In non-baseball related topics, Black showed he’s just like us as he watched The Last Dance, he binged Ozark (and he said Nolan Arenado did too and they have been texting about it), and he has built up more than adequate Zoom skills.

Newman also asked how often Black wears his World Series rings (he has two: one from being a starting pitcher for the Royals in 1985 and one for being the pitching coach for the Angels in 2002). Black said he doesn’t bust out of the bling often, but he does put them on for special baseball or fundraising events. He also added that he places higher value on the Kansas City rig because “nothing beats being in the fire as a player.”

Colorado Rockies could benefit from the universal DH in 2020 | Rox Pile

Rox Pile’s Aaron Hunt is against the DH, but if it is going to happen in the 2020 season, then he can swallow it a little better since it could allow Charlie Blackmon to have more plate appearances and less defensive liability. He’s also excited about a young outfield that could be David Dahl, Raimel Tapia, and Sam Hilliard. I would add that the defensive liability could be rotated to first base as well, with Ryan McMahon moving over to first and giving more time at second to Brendan Rodgers and Garrett Hampson while Daniel Murphy takes turns at DH. I know purists are against the DH, but if the Sim Rockies are any indication, I am down for anything that will give the Rockies offense more pop.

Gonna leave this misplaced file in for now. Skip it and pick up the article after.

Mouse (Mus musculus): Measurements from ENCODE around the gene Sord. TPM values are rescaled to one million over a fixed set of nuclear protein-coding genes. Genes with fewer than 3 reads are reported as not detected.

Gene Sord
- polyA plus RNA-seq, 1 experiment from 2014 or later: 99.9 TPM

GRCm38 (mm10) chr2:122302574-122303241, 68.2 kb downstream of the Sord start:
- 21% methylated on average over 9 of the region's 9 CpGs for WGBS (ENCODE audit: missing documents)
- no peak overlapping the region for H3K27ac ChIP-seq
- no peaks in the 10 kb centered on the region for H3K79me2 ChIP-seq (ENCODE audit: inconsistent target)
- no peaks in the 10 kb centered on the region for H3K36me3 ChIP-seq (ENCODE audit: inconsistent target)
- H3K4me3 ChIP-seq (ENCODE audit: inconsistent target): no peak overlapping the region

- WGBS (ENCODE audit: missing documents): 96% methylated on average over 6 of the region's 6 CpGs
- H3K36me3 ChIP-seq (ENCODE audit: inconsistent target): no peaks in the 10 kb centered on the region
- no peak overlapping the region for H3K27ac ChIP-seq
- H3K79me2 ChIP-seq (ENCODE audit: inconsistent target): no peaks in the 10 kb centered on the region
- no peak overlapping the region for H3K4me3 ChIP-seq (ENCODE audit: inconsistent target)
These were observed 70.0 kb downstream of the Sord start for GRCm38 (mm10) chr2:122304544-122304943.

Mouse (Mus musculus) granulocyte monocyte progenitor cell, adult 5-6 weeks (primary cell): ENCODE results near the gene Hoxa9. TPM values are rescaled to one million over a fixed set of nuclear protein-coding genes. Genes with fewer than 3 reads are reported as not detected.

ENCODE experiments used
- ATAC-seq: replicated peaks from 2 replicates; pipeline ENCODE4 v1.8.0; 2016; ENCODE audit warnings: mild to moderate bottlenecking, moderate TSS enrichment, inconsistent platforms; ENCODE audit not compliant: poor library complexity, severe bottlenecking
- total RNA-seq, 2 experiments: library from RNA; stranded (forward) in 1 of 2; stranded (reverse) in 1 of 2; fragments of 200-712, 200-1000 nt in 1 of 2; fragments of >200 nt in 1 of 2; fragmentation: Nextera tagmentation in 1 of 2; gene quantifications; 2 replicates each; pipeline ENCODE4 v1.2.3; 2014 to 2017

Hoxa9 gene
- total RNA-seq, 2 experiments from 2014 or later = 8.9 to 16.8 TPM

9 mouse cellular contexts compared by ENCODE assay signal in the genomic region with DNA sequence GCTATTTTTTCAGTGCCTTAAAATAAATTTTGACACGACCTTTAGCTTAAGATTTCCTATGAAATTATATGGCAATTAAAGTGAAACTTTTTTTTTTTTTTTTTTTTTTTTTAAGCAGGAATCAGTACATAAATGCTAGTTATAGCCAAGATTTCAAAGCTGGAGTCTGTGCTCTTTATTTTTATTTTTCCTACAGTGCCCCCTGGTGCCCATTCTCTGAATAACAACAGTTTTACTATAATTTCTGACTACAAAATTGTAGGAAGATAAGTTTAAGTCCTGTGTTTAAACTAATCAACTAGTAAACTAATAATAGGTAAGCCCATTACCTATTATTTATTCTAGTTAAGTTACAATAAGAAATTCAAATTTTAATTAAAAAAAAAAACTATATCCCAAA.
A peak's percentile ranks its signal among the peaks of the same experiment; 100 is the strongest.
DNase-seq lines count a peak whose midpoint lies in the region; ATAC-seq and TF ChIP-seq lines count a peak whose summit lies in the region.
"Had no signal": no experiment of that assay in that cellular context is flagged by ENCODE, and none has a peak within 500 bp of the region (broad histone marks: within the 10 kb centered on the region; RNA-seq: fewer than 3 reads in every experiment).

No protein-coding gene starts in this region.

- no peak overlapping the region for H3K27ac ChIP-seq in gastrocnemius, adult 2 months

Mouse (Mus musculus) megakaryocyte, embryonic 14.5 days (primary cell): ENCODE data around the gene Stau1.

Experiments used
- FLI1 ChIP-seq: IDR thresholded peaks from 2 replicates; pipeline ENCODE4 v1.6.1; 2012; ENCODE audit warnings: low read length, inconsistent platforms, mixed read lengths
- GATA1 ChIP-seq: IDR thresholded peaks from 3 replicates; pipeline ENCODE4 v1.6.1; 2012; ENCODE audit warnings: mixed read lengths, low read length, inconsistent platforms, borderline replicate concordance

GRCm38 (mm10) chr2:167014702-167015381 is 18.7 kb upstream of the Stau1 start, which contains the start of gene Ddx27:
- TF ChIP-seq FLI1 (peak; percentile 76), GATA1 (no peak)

Nats’ star Ryan Zimmerman’s AP diary: Bring the DH to the NL | Associated Press

If you are one of those people who is against the DH in the NL, check out Ryan Zimmerman’s argument in a column he wrote for the AP. He’s top reasons to support his claim are that this will help pitchers focus more on pitching and risk injury less, while also extending the careers of players like him who might not be able to play in the field every day like in their earlier days. His best point is much simpler: “No one comes to the field to watch pitchers bunt or hit.”